One afternoon he receives a visitor at his campus office, a strikingly thin woman who offers him an invitation: travel to Venice, Italy, witness a “phenomenon,” and offer his professional opinion, in return for an extravagant sum of money. Needing a fresh start, David accepts and heads to Italy with his beloved twelve-year-old daughter Tess.
What happens in Venice will send David on an unimaginable journey from skeptic to true believer, as he opens himself up to the possibility that demons really do exist. In a terrifying quest guided by symbols and riddles from the pages of Paradise Lost, David attempts to rescue his daughter from the Unnamed—a demonic entity that has chosen him as its messenger.
This is a strange book, not because of content, but because of the way in which the Author chose to write both the storyline and develop the character of the main protagonist. The story is told through the words of the main character, and the settings in which the storyline takes places are experienced by the reader through the eyes of this character. One trait the reader learns early on in the novel this character possesses is that of melancholy, and it is this trait that saturates every word, action and observation the main lead takes. This trait has a habit of making the book move at a much slower pace than I would have expected from a topic such as this, but it also serves the purpose of making the reader take time as they progress through the pages to ensure they don’t miss the meanings of anything covered.
The European location is very well written, and after having spent some time here as I could picture the twists and turns that were taken in this city. The Author obviously thought long and hard when writing his book as to which location would serve as the best setting for this portion of their work; by choosing this one I felt they had done an outstanding job, as it lends itself perfectly to this type of storyline. It is apparent from some sections of the book too, that the Author did a great deal of research in Milton’s Paradise Lost, and comes up with some very well-educated explanations for some of the verses which really added another dimension to this book.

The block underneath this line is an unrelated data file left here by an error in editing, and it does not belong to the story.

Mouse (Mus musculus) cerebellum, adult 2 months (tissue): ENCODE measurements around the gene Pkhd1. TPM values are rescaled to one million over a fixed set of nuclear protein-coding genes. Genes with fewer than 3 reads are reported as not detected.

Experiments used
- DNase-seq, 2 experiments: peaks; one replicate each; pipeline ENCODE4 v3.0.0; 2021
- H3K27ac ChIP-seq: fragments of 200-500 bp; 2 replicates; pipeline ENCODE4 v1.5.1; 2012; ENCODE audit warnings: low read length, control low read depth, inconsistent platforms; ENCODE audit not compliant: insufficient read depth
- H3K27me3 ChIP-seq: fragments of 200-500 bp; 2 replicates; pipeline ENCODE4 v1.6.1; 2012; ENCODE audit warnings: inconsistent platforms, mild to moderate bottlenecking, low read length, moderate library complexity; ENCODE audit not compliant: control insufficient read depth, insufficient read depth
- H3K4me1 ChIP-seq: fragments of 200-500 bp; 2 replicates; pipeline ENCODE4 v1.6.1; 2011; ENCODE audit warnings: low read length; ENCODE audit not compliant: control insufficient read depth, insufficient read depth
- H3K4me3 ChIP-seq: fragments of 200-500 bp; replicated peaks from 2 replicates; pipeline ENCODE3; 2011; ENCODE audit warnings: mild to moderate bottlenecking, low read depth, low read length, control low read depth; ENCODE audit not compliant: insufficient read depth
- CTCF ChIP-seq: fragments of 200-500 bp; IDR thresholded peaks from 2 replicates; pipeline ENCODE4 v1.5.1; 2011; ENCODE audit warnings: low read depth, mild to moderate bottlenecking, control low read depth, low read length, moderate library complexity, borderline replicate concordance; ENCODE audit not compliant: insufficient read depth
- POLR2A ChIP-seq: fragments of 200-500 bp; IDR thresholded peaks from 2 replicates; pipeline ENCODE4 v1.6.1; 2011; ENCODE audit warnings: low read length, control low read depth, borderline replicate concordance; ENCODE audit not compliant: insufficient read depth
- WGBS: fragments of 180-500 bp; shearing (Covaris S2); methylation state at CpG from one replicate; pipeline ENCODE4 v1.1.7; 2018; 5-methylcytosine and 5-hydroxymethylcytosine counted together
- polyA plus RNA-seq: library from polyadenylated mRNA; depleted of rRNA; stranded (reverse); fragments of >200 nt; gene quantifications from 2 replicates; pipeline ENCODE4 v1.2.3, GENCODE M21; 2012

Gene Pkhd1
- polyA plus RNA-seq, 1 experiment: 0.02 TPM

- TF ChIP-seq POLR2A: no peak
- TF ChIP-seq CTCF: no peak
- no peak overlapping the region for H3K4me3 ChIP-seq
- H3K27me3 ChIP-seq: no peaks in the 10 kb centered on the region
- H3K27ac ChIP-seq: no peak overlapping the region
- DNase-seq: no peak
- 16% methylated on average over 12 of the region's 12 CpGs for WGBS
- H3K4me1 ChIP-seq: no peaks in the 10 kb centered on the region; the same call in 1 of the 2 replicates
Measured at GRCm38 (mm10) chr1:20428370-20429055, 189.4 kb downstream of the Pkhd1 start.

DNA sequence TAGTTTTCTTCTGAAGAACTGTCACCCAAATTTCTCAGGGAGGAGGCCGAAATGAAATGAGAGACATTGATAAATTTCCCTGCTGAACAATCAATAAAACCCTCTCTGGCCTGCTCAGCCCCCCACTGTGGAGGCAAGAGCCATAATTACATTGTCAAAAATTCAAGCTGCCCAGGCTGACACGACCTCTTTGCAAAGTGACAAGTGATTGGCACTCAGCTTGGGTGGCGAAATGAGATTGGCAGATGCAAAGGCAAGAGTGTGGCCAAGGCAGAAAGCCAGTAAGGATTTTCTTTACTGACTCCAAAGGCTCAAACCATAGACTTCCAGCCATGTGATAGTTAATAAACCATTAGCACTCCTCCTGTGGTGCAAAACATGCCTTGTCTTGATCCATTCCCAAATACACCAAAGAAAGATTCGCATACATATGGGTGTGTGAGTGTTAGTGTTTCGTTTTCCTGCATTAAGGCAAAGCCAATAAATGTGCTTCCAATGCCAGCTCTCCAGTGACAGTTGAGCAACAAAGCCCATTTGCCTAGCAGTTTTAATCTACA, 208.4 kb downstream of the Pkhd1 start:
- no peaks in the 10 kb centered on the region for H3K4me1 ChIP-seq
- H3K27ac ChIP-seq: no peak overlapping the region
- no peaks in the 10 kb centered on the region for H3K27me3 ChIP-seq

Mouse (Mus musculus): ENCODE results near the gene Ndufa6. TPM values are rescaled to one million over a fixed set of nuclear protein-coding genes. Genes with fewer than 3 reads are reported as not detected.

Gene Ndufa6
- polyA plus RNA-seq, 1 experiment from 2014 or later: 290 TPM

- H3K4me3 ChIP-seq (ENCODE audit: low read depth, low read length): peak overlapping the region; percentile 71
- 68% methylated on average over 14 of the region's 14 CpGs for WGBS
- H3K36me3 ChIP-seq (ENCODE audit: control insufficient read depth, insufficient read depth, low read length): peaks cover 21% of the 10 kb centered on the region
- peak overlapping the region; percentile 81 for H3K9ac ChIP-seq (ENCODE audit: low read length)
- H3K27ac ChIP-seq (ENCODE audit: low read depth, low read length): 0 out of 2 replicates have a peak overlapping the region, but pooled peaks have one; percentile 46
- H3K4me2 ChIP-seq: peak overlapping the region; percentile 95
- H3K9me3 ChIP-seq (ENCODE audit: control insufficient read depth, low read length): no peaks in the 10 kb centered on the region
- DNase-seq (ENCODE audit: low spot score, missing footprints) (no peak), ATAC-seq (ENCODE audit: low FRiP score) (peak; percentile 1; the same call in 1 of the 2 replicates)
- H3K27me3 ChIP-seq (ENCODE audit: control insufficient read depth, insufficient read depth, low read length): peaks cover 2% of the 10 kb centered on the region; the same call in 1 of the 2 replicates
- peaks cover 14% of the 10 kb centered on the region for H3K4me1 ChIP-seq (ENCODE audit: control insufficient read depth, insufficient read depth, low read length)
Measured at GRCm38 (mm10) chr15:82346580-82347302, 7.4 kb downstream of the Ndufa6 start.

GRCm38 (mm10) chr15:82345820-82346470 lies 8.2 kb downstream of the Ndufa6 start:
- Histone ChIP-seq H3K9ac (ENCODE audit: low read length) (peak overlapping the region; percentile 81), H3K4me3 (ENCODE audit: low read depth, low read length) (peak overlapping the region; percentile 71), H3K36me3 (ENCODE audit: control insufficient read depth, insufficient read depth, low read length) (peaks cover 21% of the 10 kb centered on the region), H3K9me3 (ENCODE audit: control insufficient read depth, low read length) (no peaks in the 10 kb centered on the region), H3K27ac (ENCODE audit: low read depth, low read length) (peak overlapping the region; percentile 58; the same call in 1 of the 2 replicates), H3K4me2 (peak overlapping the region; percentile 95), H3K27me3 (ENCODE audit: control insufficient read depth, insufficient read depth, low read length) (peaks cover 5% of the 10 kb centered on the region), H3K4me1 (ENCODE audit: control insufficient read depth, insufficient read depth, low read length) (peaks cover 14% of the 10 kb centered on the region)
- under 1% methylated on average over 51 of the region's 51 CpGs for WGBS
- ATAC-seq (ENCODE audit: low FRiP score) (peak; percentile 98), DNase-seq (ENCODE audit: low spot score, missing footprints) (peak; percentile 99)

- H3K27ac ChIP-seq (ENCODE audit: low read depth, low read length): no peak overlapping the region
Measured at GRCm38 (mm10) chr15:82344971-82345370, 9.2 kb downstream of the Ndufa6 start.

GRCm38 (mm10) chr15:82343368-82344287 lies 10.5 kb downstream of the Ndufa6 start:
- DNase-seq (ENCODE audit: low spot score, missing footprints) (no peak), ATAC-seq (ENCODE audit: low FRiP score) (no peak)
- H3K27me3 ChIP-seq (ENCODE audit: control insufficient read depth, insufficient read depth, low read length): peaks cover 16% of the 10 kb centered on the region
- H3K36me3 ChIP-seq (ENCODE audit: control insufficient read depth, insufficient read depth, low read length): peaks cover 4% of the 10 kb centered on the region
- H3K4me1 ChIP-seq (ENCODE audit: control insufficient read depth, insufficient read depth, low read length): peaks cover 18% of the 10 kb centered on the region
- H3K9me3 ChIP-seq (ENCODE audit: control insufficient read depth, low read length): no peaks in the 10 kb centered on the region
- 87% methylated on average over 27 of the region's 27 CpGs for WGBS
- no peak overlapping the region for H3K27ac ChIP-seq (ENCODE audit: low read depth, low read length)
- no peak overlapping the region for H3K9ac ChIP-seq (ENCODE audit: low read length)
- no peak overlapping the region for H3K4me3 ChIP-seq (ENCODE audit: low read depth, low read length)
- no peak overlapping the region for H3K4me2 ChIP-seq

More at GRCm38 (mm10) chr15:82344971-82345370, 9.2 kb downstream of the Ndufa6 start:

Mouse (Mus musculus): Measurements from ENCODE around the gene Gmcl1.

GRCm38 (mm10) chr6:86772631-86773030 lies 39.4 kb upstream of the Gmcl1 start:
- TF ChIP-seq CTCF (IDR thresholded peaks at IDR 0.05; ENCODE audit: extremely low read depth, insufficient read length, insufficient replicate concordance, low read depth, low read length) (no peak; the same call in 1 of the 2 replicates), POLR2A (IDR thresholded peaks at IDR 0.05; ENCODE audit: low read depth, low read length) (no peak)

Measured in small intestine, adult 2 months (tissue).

Although I did enjoy this book, I found after a while the way in which it was written was becoming depressing and, although this may not detract from some readers enjoyment of this novel, I felt like it kept me from liking this read more than I did. I applaud the way in which the Author tackled the topics covered in this novel, but I don’t think I will be reading anymore of their work as their writing style really isn’t for me.
I would recommend this book to readers who enjoyed The Historian and also lovers of the Supernatural/Paranormal genre.